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“America Is Not A Planet, It’s A Country”: Rubio Is Asked About Climate Change: Ignorance Ensues

I have a hard time imagining a scenario in which Marco Rubio becomes the Republican nominee. That is likely to be completely obvious if he fails to win his home-state primary in Florida on Tuesday. That’s why I’m reluctant to even talk about him. But his performance in last night’s debate has me scratching my head at his ignorance and/or deceit.

Since the beginning, Rubio has been assumed to represent “moderate” Republicans and people have posited that he has a chance of appealing to young people – perhaps simply because of his age. But at last night’s debate, he was finally asked to talk about climate change, something that is of great importance to young people. And it’s hard to overstate how ignorant his response was. For example, how about this whopper:

But as far as a law that we can pass in Washington to change the weather, there’s no such thing.

That misses on so many levels for such a short sentence! Of course there’s “no such thing.” That is why no one is proposing any laws that would attempt to change the weather. Rubio leaves us with a familiar conundrum: is he really stupid enough to think that anyone is actually suggesting that a law can change the weather, or is he merely lying as a way to distract us from the issue at hand? In the end, does it really matter?

Then, in talking about President Obama’s actions to address climate change, Rubio made this statement that might have been relevant several years ago.

You know what impact it would have on the environment? Zero. Because China and India will still be polluting at historic levels.

That Paris climate accord folks like Rubio have been trashing since it was reached…does he even know what is in it? Does he have no idea that China and India have committed to reducing their carbon emissions and will not – in fact – be polluting at historic levels? Again – ignorance or lie? You tell me.

Rubio went on to make the usual Republican claim that Americans have to chose between a habitable planet and a healthy economy – something that is being proven false on a daily basis. But when Jake Tapper asked him to comment directly on whether humans are contributing to climate change, he laid out another whopper.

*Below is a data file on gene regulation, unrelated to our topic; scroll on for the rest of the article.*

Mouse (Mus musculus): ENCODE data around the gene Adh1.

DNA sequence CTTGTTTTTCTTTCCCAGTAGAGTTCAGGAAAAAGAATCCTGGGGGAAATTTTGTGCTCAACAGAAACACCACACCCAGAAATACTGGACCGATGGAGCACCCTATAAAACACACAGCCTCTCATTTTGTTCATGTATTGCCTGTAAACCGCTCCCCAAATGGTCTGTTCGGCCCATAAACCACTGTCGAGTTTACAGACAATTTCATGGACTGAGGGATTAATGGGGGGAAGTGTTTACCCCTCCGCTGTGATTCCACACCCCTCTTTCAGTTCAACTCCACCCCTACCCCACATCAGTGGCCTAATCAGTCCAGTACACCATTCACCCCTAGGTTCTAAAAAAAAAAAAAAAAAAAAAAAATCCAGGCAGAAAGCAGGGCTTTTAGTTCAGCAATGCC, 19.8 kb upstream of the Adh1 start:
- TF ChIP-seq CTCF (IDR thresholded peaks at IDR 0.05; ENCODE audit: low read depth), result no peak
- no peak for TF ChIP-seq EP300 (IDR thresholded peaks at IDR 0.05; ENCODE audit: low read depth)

I would say there’s no law we could pass that would have an impact on that.

I don’t really think that Rubio wants to suggest that laws can’t be passed to affect human behavior. And yet that’s what he just implied.

How about this for a closer:

America is not a planet. It’s a country.

I have no idea what he means by that. Of course, it’s true. It’s like saying, “the sky is blue.” But what does that have to do with what we’re talking about? Nothing.

Watching this exchange I came to one conclusion: if Rubio is any indication, Republicans REALLY don’t want to talk about climate change during this election season. Obfuscate, distract, make meaningless assertions – that is what we’ll see. In the process, they’ll just look ignorant.

 

By: Nancy LeTourneau, Political Animal Blog, The Washington Monthly, March 11, 2016

March 13, 2016 Posted by | Climate Change, Marco Rubio, Paris Climate Accord | , , , , , , | 2 Comments

“A Threat To Human Existence”: Perils Of Warming Planet Are Ignored By GOP Hopefuls

Amazingly, tellingly, the last Republican debate included not a single question about one of the most ambitious international agreements in civilized history — the recently concluded Paris accord on climate change. Signed by nearly 200 countries, including the United States, the agreement attempts to moderate a threat to human existence: the warming of the planet.

But there was barely a mention of climate change on that debate stage. Not only didn’t the moderators consider it worthy of a question, but neither did the candidates believe it important enough for sustained comment. Global warming came up only in a couple of asides intended as criticisms of President Obama’s agenda.

The debate was about national security, you say? Well, they contrasted a promised muscular approach to what they described as the weakness of the president, who is too cowardly or politically correct, in their telling, to even use the right words to describe Islamic jihadists.

Yet, the Pentagon has concluded that climate change represents “immediate risks” to national security. Last year, the nation’s military leaders issued a report — “2014 Climate Change Adaptation Roadmap” — that says that global warming will “affect the Department of Defense’s ability to defend the nation.”